A different kind of morning ritual
Google “morning ritual” and you’ll find hundreds of suggested rituals. Some are focused on the time before you begin your workday, others have elements for how you structure your day, still others for dealing with particular types of events in your day, etc. One I found that particularly caught my attention was “3 Secrets to Having a Better Morning,” from Eric Barker, author of Barking Up the Wrong Tree.”
The need for peace and quiet
My two grandfathers lived in a very small East Texas town, perhaps several hundred houses in town and the neighboring countryside. One grandfather was a railroad section foreman, the other a subsistence farmer. Both worked hard with their hands. While they certainly used their brains in their work, the demand they placed on their brains was certainly different from what we do today in our “always-on” lifestyle. While they had the daily newspaper and radio, we have at our fingertips essentially instant access to each other as well as to the world’s knowledge and activities through our ha
Today’s Tuesday Reading, It Began with Curiosity, is an essay by Jill Purdy, Director of Finance at the University of Nebraska-Kearney. [She may be reached at firstname.lastname@example.org.]
Her essay first appeared as a program reflection earlier this year.
Six months ago, at the beginning of the New Year, the first Tuesday Reading, I Resolve To …, focused on New Year’s Resolutions. This has been my custom. In that essay, I referenced research reporting that though 57% of the individuals surveyed were confident that they would be successful in achieving their goals, only 12% actually were successful. This, our July 4th holiday last week, as well as an essay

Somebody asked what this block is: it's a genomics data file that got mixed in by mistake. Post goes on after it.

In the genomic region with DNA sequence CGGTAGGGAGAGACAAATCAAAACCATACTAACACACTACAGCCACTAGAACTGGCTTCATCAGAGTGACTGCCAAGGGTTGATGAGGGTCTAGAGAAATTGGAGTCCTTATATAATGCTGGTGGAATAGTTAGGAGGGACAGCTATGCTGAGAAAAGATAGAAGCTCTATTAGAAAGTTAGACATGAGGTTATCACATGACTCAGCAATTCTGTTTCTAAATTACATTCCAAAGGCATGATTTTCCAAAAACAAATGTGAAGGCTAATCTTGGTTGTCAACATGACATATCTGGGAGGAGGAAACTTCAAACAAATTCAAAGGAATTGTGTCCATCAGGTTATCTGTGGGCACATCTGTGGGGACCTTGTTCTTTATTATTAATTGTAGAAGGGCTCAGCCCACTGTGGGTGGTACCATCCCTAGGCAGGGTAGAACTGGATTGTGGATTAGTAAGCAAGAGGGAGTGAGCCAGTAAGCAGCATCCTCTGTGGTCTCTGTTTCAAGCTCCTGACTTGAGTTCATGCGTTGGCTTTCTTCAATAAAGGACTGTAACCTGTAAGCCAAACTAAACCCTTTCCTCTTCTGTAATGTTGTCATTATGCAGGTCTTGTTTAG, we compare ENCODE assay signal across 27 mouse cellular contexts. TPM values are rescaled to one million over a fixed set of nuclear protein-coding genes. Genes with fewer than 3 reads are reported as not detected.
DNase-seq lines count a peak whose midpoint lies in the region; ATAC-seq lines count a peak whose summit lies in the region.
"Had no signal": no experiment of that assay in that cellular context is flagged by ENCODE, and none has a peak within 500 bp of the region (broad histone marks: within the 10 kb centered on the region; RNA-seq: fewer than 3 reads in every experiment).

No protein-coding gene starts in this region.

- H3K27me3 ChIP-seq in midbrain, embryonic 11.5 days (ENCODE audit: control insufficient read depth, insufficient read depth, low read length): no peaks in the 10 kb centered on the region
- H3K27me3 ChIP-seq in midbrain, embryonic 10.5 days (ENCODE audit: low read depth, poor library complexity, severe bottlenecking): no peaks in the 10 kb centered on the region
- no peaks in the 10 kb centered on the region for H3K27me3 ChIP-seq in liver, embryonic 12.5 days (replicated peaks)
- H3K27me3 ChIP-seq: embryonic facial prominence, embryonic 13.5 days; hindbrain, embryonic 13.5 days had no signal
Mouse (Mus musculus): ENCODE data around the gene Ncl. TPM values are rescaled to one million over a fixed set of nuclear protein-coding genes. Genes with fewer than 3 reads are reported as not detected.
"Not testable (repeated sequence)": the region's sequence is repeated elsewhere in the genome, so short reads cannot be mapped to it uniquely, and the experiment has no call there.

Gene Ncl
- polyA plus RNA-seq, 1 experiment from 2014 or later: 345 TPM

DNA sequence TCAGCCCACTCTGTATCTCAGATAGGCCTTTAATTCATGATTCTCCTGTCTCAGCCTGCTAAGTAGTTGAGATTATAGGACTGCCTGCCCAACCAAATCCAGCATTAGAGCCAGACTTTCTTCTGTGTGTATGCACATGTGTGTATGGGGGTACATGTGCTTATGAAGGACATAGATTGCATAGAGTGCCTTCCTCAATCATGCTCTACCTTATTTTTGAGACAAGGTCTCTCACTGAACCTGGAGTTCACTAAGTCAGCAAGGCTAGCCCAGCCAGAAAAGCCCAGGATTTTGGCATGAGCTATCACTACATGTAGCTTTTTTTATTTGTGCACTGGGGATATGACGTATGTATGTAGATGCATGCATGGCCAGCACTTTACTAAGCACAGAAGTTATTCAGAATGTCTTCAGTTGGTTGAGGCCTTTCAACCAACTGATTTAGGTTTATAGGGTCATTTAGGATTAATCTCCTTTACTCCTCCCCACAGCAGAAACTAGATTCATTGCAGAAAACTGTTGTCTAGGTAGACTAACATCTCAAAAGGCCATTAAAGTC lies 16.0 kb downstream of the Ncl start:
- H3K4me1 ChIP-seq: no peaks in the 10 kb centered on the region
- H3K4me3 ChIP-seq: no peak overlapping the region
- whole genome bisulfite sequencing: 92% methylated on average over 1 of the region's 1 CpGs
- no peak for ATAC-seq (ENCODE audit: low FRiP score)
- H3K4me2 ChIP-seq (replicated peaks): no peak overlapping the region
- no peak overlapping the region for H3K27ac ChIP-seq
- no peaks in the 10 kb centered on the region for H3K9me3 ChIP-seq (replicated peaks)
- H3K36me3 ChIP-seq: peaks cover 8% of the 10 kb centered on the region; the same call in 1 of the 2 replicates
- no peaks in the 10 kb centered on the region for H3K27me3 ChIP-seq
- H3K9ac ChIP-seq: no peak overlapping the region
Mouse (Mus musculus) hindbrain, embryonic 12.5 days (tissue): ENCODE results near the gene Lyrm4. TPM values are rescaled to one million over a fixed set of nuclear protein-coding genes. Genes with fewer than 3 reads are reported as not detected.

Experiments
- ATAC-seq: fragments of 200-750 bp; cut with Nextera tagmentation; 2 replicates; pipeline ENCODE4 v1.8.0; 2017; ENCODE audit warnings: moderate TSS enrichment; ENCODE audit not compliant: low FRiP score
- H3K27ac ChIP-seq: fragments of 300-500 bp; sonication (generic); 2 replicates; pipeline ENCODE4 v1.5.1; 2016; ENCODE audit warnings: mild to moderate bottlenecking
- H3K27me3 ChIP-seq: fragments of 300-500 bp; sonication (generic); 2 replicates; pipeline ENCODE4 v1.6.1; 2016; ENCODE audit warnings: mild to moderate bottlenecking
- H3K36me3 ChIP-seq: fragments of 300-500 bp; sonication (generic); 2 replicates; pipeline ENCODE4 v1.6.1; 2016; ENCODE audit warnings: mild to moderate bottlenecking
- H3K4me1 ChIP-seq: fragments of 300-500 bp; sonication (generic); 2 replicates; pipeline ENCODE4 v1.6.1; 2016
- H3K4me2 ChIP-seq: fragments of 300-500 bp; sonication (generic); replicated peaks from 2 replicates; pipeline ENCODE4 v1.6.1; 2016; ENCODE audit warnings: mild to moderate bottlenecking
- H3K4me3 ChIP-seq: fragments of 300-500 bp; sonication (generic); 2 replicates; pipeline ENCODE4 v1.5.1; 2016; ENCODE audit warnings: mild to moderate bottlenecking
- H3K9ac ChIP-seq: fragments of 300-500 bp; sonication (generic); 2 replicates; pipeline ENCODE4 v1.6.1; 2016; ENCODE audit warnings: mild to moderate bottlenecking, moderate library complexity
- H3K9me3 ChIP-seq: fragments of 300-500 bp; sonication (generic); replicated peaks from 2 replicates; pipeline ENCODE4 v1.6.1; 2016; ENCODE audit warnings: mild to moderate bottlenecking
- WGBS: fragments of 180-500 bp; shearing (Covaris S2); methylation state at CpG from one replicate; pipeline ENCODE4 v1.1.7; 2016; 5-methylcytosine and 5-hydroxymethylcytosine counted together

One of the central tenets of leadership is that you put your leadership skills to work wherever you are. This follows from a strong belief that leadership is not about a position or a title but rather the simple idea that leadership is more about a set of skills that you can develop and make use of no matter where you are. Yes, in your place of employment. And, also in every other part of your life! Anyone can choose to be a leader wherever she or he is. And in doing so, he or she can make a crucial difference.
The theme for the 2017 MOR Associates Leaders Conference was “Reimagining IT, the Journey Continues.” As the conference unfolded, it became clear that the journey is continuing through a thicket of financial and business-model challenges faced by higher education, and equally compelling challenges that face information technology departments in higher education.
Sue Workman, Vice President of University Technology, at Case Western Reserve University, keynote video at the 2017 MOR Leaders Conference.
Anne Margulies, Vice President and University CIO, at Harvard University, keynote video at the 2017 MOR Leaders Conference.